Pub­lic Fi­nance and Man­age­ment Act(PFMA) Sim­pli­fied the Work of the Tax Man.

By: MUSA MU­GOYA

The Pub­lic Fi­nance and Man­age­ment bill (PFMA) was passed by par­lia­ment on 27th No­vem­ber 2014. The Pres­i­dent as­sented to it on 23rd Feb­ru­ary 2015 and it gazetted on 6th March 2015. Though the Act was amended even be­fore it could make its first an­niver­sary, the amend­ments did­n’t af­fect the bud­get­ing process as it re­mained in its to­tal­ity in the Prin­ci­pal Act.

The Act con­sol­i­dated and amended pro­vi­sions in the Bud­get Act, 2001, re­pealed the Pub­lic Fi­nance and Ac­count­abil­ity Act, 2003 and in­tro­duced sec­tions for the man­age­ment of pe­tro­leum rev­enue. Con­se­quently, af­fect­ing the Bud­get cal­en­dar by re­duc­ing the bud­get prepa­ra­tion and ap­proval process from twelve to nine months.

Sec 8 of the PFMA obliges the Min­ster for Fi­nance, Plan­ning and Eco­nomic De­vel­op­ment, as part of achiev­ing the ob­jec­tives of the Char­ter for Fis­cal Re­spon­si­bil­ity, to pre­sent to Par­lia­ment tax and rev­enue bills which give the Gov­ern­ment power to ob­tain money from taxes, fees, charges and other im­po­si­tions to be pro­posed in the an­nual bud­get. These bills are sup­posed to be ap­proved to­gether with the an­nual bud­get. Since un­der Sec­tion 14 of the PFMA, the con­sid­er­a­tion and ap­proval of the bud­get by Par­lia­ment is to be done by 31st May

This gives Par­lia­ment (the Cit­i­zens Rep­re­sen­ta­tives) the pri­mary op­por­tu­nity to have the tax pro­pos­als de­bated, ap­proved or even re­jected be­fore the start of a new fi­nan­cial year. Un­der the Bud­get Act 2001, the taxes were con­sid­ered and ap­proved in a quar­ter of the fi­nan­cial year. This of­ten times af­fected the op­er­a­tions of the tax col­lec­tor. It also made it dif­fi­cult for Par­lia­ment to re­ject some of the taxes be­cause the Ex­ec­u­tive would fight hard to see them through.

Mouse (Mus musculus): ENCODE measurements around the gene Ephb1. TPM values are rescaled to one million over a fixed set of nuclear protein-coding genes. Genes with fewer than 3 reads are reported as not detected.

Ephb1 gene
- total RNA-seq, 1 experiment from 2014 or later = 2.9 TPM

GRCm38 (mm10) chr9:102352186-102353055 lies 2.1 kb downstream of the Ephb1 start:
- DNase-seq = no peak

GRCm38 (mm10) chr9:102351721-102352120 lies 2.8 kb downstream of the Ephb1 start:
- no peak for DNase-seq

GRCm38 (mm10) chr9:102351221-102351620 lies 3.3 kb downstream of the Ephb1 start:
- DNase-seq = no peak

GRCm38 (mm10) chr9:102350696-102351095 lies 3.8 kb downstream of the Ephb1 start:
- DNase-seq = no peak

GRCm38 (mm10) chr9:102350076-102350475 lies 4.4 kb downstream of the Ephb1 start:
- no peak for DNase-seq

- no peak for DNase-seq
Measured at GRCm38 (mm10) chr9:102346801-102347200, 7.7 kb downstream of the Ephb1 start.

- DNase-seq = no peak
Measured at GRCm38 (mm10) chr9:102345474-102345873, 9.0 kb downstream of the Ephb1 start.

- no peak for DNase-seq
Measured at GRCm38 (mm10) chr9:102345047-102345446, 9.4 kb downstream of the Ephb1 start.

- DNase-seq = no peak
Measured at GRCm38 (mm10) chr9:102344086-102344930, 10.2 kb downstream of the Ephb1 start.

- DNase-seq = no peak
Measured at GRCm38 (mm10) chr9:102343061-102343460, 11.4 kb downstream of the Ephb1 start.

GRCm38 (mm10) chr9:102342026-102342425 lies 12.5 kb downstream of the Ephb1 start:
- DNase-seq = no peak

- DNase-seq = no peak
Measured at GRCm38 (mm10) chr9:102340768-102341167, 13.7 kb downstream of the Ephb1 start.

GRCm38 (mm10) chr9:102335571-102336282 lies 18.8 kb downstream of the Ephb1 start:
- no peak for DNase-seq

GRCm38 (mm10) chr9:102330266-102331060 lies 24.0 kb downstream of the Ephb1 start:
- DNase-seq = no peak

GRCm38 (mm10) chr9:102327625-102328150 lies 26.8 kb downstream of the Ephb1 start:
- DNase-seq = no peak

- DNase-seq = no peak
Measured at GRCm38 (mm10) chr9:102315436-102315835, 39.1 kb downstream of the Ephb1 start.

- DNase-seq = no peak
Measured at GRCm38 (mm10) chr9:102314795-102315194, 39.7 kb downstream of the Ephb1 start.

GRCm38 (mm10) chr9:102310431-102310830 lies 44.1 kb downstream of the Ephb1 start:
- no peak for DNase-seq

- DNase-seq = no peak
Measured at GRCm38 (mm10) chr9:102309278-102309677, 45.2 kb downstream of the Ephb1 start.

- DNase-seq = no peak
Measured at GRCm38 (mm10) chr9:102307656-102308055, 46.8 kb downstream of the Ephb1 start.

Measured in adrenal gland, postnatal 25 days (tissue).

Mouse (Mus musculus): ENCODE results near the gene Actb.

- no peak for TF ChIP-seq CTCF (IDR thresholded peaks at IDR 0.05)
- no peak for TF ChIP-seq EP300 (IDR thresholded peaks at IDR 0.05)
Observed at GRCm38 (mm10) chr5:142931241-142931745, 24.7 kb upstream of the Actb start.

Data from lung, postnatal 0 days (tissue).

For in­stance, in FY2014/​15, the Ex­cise Tar­iff(Amend­ment) Bill ex­pe­ri­enced a back-and-forth. Par­lia­ment passed the bill on 12th Sep­tem­ber, 2014 by re­ject­ing the pro­posal to im­pose ex­cise duty of Shs 200 per litre on kerosene. This was on ac­count that it will af­fect the poor who are the main con­sumers of kerosene.

How­ever, the Pres­i­dent did not as­sent to the bill and re­ferred it back to the House on 30th Sep­tem­ber 2014. He rea­soned that the pro­jected rev­enue from this tax mea­sure was Ugx 15 bil­lion meant to con­tribute to rural elec­tri­fi­ca­tion. The bill was even­tu­ally passed on 8th Oc­to­ber, 2014 in favour of the Pres­i­den­t’s pro­posal.

With the PFMA leg­is­la­tion guid­ing the an­nual bud­get for FY2016/​17, Par­lia­ment on 14th April 2016, re­jected some of the tax bills for the com­ing fi­nan­cial year. These in­clude; the in­creased tax of 20% from 15% on sec­ond hand clothes. It also re­jected Ugx 1000 in­cre­ment on ce­ment in or­der to pro­mote the con­struc­tion in­dus­try. This will not af­fect the tax agency be­cause the bud­get has not been yet passed.

With this par­tic­u­lar process, im­prove­ment in tax col­lec­tion is most likely to be re­al­ized. Un­like un­der the Bud­get Act of 2001, where tax pro­pos­als and al­lo­ca­tions were de­bated well into the start of the fi­nan­cial year which used to dis­rupt the rev­enue col­lec­tion tar­gets be­cause some taxes rev­enues were re­jected, oth­ers re­duced though new ones could be rarely in­tro­duced.